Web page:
S&P Downgrade: How does it affect McGraw-Hill?

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Standard & Poor's headquarters in New York's financial district
Standard & Poor's headquarters in New York's financial district. S&P has been targeted by some who think the ratings agency was unfair in its U.S. debt rating downgrade.

The amount of negative attention Standard & Poor's has received since its decision to downgrade U.S. long-term debt would make it seem like the rating agency is Public Enemy No. 1.

The Treasury Department immediately pushed back, asserting S&P made a $2 trillion mistake in arriving to its downgrade decision. Secretary Timothy Geithner declared that the downgrade showed a "stunning lack of knowledge about basic U.S. fiscal budget math."

As the United States and investors, such as Berkshire Hathaway's Warren Buffet, decry S&P's decision, it raises a question over how this downgrade might affect its parent company, McGraw-Hill Companies Inc.

In addition to owning Standard & Poor's, McGraw-Hill is most known for being the largest educational publishing company. It largely stays out of the public spotlight while doing its business, but now has been dragged into public discourse over its subsidiary's landmark decision.

McGraw-Hill has seen its stock drop more than 10 percent since S&P's announcement.

But will the downgrade actually have a major impact on McGraw-Hill into the future?

Edward Atorino, a media analyst for The Benchmark Company, doesn't think so.

Although investors could be upset at S&P and thus push McGraw-Hill down, Atorino doesn't see that as a likely scenario.

The only way that Atorino thinks that McGraw-Hill and S&P could take a big hit is if the government decides to intervene. But even a government intervention is unlikely, as the possible media backlash could be strong.

"Mr. Obama could call up the head of the SEC and say get those bastards (at S&P) but I'd imagine that would leak out," Atorino said. "I don't know what they could do; it seems that the government has no recourse.

"It can't regulate S&P."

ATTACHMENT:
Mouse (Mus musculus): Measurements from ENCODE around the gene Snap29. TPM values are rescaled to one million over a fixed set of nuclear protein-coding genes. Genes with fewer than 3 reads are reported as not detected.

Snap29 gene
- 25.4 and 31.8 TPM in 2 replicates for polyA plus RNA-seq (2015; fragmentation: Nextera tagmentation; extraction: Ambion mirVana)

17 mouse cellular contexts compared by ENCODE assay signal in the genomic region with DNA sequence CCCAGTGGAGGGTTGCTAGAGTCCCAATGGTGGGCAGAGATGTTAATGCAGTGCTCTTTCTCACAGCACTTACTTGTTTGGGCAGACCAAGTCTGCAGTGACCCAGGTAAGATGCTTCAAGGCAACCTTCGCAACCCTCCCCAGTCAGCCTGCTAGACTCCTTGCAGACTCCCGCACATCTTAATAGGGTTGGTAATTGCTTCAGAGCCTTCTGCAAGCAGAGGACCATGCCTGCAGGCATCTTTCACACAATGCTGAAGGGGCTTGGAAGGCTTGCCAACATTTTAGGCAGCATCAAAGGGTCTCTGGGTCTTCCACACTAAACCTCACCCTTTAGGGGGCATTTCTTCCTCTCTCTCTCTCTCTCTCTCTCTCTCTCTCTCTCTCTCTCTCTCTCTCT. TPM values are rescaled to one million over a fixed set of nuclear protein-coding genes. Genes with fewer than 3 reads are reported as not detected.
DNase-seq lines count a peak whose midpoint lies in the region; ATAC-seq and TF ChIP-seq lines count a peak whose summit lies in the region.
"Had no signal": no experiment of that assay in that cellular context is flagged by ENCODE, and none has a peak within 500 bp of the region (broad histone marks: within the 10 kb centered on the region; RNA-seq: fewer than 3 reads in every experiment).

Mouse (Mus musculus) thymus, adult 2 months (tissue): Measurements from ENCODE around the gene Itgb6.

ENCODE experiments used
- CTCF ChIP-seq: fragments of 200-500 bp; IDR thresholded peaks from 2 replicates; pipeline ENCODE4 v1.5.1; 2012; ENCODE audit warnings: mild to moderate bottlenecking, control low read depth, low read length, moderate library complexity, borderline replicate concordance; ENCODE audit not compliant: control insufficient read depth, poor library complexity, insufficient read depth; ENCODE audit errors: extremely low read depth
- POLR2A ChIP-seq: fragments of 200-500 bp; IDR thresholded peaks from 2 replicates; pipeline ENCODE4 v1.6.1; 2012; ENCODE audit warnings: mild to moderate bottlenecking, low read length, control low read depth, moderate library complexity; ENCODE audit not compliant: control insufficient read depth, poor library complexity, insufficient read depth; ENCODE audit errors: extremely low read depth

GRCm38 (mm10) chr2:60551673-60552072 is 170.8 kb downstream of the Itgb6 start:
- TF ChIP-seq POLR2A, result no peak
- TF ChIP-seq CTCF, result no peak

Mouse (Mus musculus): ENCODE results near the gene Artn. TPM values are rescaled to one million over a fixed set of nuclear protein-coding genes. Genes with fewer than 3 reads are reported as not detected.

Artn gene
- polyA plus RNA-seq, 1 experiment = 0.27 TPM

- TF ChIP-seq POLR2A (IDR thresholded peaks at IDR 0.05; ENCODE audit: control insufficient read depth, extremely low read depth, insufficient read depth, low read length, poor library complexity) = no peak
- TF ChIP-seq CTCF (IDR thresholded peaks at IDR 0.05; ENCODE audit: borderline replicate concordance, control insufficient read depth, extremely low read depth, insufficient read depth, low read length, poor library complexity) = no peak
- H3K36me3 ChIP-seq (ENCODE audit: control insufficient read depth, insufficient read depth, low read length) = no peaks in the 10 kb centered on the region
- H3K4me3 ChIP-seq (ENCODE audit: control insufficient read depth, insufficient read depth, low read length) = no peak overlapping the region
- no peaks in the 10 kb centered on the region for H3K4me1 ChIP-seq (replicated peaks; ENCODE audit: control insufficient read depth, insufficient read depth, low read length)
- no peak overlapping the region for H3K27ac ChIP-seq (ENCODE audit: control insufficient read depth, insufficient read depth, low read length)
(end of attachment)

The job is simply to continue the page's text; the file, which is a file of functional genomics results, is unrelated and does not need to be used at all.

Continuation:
Swift Reaction Against S&P

Investors and politicians alike responded swiftly to S&P's downgrade announcement - often quite negatively.

In addition to Geithner's rebuttal, investors such as Legg Mason Capital's Bill Miller came out strongly.

In a note to clients, Miller said the S&P decision was "wrong and dangerous" and showed a "stunning ignorance and complete disregard for the potential consequences of its actions on a fragile global financial system." 

 Buffet stated that the downgrade could lower his opinion of S&P, but he was still confident that long-term U.S. debt was AAA-worthy.

"Our currency is not AAA, and in recent months the performance of our government has not been AAA, but our debt is AAA," Buffett told CNBC.

"You did have the tiny error of $2 trillion," billionaire investor Wilbur Ross also told CNBC. "It's almost as though they had made their mind up independently of the math."

S&P Used as Political Weapon

David Beers, global head of sovereign ratings for Standard & Poor's, lighted a flame in the political atmosphere when he told television networks that a major reason for the downgrade was political uncertainty within the United States.

"The nature of the debate and the difficulty in framing a political consensus ... that was the key consideration," Beers said in an interview over the weekend.

That statement was all Washington politicians needed to start blaming one another for the downgrade.

Senator John Kerry (D-Mass.) and former White House adviser David Axelrod both referred to it as a "Tea Party downgrade."

Republican presidential candidates, such as Minnesotans Tim Pawlenty and Michele Bachmann, both used it as a means to attack President Barack Obama.

Bachmann called on the president to ask for Geithner's resignation and said Obama was "destroying the foundations of the U.S. economy one beam at a time."

Pawlenty criticized Obama for attempting to take things out of the private sector and put them into the government.

S&P to Face Heat from U.S. Government?

An earlier Associated Press story reported that the Senate Banking Committee was gathering information on S&P's decision and could ultimately hold a hearing on the downgrade.

Analysts such as Atorino think that calling S&P in front of a government agency or congressional committee wouldn't be the best course of action. S&P has already publicly backed up its assessment on television, radio, print and more, and is unlikely to reconsider at this point, according to Atorino.

Moreover, S&P is an independent rating service and doesn't have to answer to what the United States wants. Atorino likened it to Chrysler getting poorly rated and wanting another review.

One thing the government could do is reopen investigations of credit rating agencies, though that could also have its drawbacks.

"Only recourse they have is to secretly tell SEC to reopen credit agencies," Atorino said. "I presume the media would not like that, though, and that would be an embarrassment for the Obama administration."

S&P "didn't do anything illegal or unethical," he said. "It did what it is supposed to do."

 

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